An advocate for a transgender person argued before the Federal Shariat Court on Thursday that the Transgender Persons (Protection of Rights) Act 2018 does not violate Islam’s injunctions or encourage gay rights in Pakistan.
Professor and transgender representative, Aisha Mughal, submitted a response through her attorney Asad Jamal, disputing the petitioners’ claims as frivolous and malicious. [This is] an obvious attempt to abuse the constitutional jurisdiction of the court and an attempt to make the law controversial, Mughal maintained in her reply.
Headed by Chief Justice Muhammad Noor Meskanzai, the FSC had taken up a Shariat petition moved by Hammad Hussain and Muhammad Irfan Khan challenging the act for being against Islam. The FSC assumed its jurisdiction in the exercise of power under Article 203-D of the Constitution.
Keeping in view the importance of the law, the FSC had at the last hearing on Oct 27, 2021, passed an order that any person, whosoever intends to become a party in the case, may implead in the matter.
The court had also allowed TV anchor Orya Maqbool Jan, Bubbly Malik, and Mughal to become parties in these petitions by arraying them as petitioners in the Shariat petition.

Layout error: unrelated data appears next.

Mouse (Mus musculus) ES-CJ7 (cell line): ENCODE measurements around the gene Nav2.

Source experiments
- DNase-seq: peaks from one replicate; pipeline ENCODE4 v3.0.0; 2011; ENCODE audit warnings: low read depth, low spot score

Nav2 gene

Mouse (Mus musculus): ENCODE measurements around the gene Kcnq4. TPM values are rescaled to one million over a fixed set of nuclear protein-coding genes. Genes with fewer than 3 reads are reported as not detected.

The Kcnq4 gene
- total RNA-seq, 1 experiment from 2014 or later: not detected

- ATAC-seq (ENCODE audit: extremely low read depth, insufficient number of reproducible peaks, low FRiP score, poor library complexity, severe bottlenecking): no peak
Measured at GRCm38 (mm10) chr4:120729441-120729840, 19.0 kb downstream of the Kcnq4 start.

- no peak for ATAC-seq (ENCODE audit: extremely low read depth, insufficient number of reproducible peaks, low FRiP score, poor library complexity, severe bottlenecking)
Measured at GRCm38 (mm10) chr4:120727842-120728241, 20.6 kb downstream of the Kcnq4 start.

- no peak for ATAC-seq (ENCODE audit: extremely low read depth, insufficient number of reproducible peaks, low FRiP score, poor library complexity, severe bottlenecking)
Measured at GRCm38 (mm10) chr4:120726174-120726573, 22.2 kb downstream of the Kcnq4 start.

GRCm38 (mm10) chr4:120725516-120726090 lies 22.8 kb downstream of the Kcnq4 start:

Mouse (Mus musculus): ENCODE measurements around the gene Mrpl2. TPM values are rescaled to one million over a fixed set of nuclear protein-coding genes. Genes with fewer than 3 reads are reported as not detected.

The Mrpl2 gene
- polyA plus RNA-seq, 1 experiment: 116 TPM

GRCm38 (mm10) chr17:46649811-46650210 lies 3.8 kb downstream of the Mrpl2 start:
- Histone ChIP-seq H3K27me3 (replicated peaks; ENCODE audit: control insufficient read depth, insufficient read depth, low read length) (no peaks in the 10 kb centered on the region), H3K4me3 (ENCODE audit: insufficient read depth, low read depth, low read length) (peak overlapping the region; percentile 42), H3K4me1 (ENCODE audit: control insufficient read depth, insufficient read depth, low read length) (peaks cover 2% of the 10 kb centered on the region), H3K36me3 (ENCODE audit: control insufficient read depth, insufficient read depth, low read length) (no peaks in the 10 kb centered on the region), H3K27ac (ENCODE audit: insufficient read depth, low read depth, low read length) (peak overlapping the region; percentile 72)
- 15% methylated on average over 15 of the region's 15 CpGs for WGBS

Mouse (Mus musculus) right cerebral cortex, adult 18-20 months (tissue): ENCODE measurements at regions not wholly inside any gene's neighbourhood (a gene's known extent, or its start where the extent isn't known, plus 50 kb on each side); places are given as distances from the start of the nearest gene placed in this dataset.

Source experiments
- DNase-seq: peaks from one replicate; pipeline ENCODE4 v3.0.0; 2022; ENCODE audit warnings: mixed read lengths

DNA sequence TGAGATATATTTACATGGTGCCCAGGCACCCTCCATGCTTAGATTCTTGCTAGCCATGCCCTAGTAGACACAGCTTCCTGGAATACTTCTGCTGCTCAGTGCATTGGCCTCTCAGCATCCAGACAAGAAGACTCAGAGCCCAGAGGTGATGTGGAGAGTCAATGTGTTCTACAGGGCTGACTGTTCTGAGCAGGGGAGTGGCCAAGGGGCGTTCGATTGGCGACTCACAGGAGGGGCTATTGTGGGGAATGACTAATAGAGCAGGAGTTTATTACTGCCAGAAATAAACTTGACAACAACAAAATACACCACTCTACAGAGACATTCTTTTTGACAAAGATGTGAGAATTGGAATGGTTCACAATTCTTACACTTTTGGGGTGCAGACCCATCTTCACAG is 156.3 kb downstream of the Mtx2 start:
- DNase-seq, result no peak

On Thursday, the FSC rejected a reply furnished on behalf of the Ministry of Human Rights and directed the DG Human Rights to appear before the court on Friday to state the ministry’s stance in clear terms. The court observed that in case the court was not satisfied, it may even summon the minister or secretary concerned.
Shedding light on the petition:
In his petition, Hussain had pleaded before the FSC that the act was providing legal recognition to gay and lesbian rights in the name of transgender rights.
The petition maintained that the legislature intentionally or unintentionally committed blunders since the definition of a transgender person was not limited to real transgenders but also included lesbians and gays.
The petitioner had pleaded before the FSC to declare sections 2(n) and 3(1) of the law as repugnant to the injunctions of Islam. Mughal responded to the petition by denying that the law under challenge – especially Sections 2(n) and 3(1) of the 2018 act – was designed to help register same-sex marriages.
Referring to Hussain’s petition, Mughal’s reply contended that the petitioner had challenged a duly passed law by parliament merely on the basis of his personal fears and apprehensions rather than on the basis of recognized directly relevant injunctions of Islam.
Story Courtesy: Dawn News
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